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Rare Civil War Artifacts Debut at Philly’s Constitution Museum | Frommer's Jeffrey M. Vinocur [CC BY-SA 3.0], from Wikimedia Commons

Rare Civil War Artifacts Debut at Philly’s Constitution Museum

Philadelphia's National Constitution Center—chartered by Congress to "disseminate information about the U.S. Constitution on a nonpartisan basis"—is adding a new permanent exhibit recounting a crucial chapter in that document's history. 

Opening May 9, "Civil War and Reconstruction: The Battle for Freedom and Equality" will use interactive multimedia and scores of historical artifacts to illustrate the considerable constitutional challenges of the late 19th century.

The war between the Union and the Confederacy is covered along with the period of rebuilding that followed, when efforts were made—despite the often violent opposition of whites—to grant legal protections to recently emancipated African Americans.

The new rarities will include:

  • original printings of the 13th, 14th, and 15th Amendments banning slavery, ensuring equal protection, and securing (male) voting rights, respectively;
  • a signed petition for freedom from the enslaved Dred Scott, whose case went all the way to the U.S. Supreme Court (his loss was a major catalyst for war);
  • an 1867 ballot box marked "colored" for a Virginia state election;
  • a playbill from Washington, D.C.'s Ford's Theatre on the night Abraham Lincoln was assassinated;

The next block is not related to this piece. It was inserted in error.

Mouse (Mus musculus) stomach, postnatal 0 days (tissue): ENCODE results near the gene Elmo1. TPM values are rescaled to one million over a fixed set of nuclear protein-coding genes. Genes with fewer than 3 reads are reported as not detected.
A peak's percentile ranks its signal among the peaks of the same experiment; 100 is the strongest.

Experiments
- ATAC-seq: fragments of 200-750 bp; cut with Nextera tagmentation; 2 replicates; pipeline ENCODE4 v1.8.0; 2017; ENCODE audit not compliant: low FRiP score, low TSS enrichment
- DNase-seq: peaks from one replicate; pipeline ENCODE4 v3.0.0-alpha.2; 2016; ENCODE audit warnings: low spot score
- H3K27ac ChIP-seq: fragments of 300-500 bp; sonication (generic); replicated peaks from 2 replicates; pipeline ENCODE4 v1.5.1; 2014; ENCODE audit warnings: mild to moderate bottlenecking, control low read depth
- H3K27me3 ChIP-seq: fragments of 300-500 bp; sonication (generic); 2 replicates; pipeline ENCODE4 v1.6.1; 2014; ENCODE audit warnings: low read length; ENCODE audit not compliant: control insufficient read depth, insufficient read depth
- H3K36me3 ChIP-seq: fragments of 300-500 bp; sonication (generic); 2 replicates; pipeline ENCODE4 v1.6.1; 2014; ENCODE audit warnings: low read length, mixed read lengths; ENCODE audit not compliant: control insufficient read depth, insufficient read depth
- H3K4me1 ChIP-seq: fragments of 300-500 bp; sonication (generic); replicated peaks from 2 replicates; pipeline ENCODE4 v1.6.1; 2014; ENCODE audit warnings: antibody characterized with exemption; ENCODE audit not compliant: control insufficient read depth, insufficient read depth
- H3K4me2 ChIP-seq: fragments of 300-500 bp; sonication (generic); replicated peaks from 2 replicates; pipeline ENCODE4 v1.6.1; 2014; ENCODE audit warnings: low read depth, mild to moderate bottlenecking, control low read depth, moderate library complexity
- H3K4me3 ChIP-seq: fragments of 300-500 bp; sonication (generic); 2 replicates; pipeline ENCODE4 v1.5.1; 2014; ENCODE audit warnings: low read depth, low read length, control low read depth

• and about 100 more objects from the era.

(Portrait of Abraham Lincoln (ca. 1864–1868) by African American artist David Bustill Bowser; from the Collection of the Civil War Museum of Philadelphia on loan from Gettysburg Foundation Soldier’s hymn book [CWMP at Union League])

Many of the exhibit's holdings came from the now-closed Civil War Museum of Philadelphia. That means, as the Philadelphia Inquirer points out, that visitors to the National Constitution Center will get a chance to see artifacts that have been out of public view since 2008. 

The new exhibit's multimedia elements will focus on topics such as the drafting of the postwar amendments and the lives of African American officeholders during Reconstruction, when the promises of the Constitution fell short for newly freed citizens.

The additions will join the museum's other permanent fixtures, which include rare copies of the Constitution and bronze statues of the nation's founders. 

Admission to the National Constitution Center—part of Independence National Historical Park—is $14.50 for adults, $11 for kids ages 6–18, and free for kids age 5 and younger.